There is a discussion emerging again, after a few years of quiet, about what culture actually is.
I wanted to discuss further two points that Csaba makes.
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How many is multi in multicultural?
Firstly, the author asserts that we are members of 15-20 cultures. I would argue that given that each of us is a unique combination of experiences, influences and backgrounds, we belong to a near infinite number of cultural groupings. Culture is dynamic and constantly changing and our membership of cultural groups is similarly unstable.
Secondly, I would argue that those groupings are porous and amorphic – trying to define the edges of a cultural group is like trying to herd cats. One of the most difficult topics to address is that of national culture. How can we define a nation of 1.6 billion people such as India or China in one single way? Can we even say that the citizens of Luxembourg or Vanuatu have identical values and beliefs? If so, we could save money on democracy, because every election would have the same 100% support for the same candidate every time.
In research from applied linguistics, we can see that when two strangers meet for the first time, they begin to negotiate the rules and practices that govern their interaction – which language they speak, personal space, levels of politeness and formality, who is able to end the conversation – and a million other things that are often taken for granted but are nevertheless essential to maintain understanding. This is a cultural group.
If a third person joins the conversation, the rules need to be revised. The first cultural group is dissolved and a new one created.
Imagine you’re at a work social event. You’re talking to the head of a different department about a possible move to work with them. You don’t know each other very well, so the conversation is quite formal. She is more senior than you, so you know that she could easily change the topic or move to talk to someone else, without it being impolite. It’s not easy for you to move away politely. After a couple of minutes, her partner joins the conversation. Suddenly the conversation is social, light and informal. Now it is absolutely fine for you to make an excuse and move away – in fact, it may even be encouraged!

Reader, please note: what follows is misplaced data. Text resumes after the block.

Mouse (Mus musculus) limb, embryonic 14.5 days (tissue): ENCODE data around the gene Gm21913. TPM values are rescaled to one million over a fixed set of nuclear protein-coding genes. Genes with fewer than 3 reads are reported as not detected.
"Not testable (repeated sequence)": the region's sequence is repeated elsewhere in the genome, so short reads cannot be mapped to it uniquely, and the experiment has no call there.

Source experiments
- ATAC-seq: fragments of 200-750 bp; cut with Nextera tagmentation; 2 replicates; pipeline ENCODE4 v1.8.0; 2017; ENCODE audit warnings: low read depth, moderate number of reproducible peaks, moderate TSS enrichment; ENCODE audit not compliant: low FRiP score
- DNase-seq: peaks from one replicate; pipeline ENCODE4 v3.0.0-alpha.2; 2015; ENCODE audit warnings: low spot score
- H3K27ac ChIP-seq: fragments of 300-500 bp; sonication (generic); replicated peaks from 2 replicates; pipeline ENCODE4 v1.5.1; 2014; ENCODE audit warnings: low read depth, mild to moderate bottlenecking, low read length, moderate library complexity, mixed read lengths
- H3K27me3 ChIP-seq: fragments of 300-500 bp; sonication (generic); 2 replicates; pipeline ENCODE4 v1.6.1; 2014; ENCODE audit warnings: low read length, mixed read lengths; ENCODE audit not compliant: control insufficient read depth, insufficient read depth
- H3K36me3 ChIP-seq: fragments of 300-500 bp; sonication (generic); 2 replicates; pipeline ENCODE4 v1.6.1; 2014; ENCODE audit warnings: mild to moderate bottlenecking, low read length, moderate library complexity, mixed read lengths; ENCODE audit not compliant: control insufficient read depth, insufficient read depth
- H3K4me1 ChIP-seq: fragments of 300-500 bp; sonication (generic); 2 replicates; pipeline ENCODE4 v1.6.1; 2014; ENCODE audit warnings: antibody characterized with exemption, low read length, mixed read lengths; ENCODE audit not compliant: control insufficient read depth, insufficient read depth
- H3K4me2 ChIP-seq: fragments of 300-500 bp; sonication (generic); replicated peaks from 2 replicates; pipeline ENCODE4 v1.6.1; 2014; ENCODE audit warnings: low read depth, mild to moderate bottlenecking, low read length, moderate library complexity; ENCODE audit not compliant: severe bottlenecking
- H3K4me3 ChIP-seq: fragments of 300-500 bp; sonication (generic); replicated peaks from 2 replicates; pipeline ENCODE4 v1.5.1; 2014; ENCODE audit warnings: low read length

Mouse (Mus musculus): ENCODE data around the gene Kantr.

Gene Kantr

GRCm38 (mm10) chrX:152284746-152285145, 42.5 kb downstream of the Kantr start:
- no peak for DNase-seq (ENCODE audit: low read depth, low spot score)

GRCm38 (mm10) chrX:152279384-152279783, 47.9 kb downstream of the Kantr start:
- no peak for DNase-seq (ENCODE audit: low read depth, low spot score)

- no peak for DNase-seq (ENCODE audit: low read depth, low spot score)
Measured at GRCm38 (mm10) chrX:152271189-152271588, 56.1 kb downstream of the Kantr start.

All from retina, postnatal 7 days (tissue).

What about values and beliefs?
Even values and beliefs are not as rigid as we might think. Even at the most simplistic level, every religion has some form of conversion experience – a moment when a seeker rejects what they believed and valued yesterday and accepts a new belief and value set. But it is even more complicated than that.
My wife has a very flexible attitude to time. She is comfortable being late and will invest time in relationships, regardless of what that does for her schedule. However, this ‘cultural value’ vanishes quicker than you can say millisecond when it comes to our children. If she says she wants them home by 10pm, 10.01 might as well be next year. To share some of the blame, I’m a firm believer in flat hierarchies, however, parents must always have the last word in any discussion and when I say bedtime, it is not open to negotiation!
It turns out that our fundamental values, are in fact, negotiable and dependent on context.
Is that it for cultural intelligence?
Cultural intelligence is the attitude, awareness, knowledge and skills to be able to identify how the members of a cultural group have already negotiated those rules and how you can either fit in – to become part of the in-group – or shake the rules up to re-direct to suit you.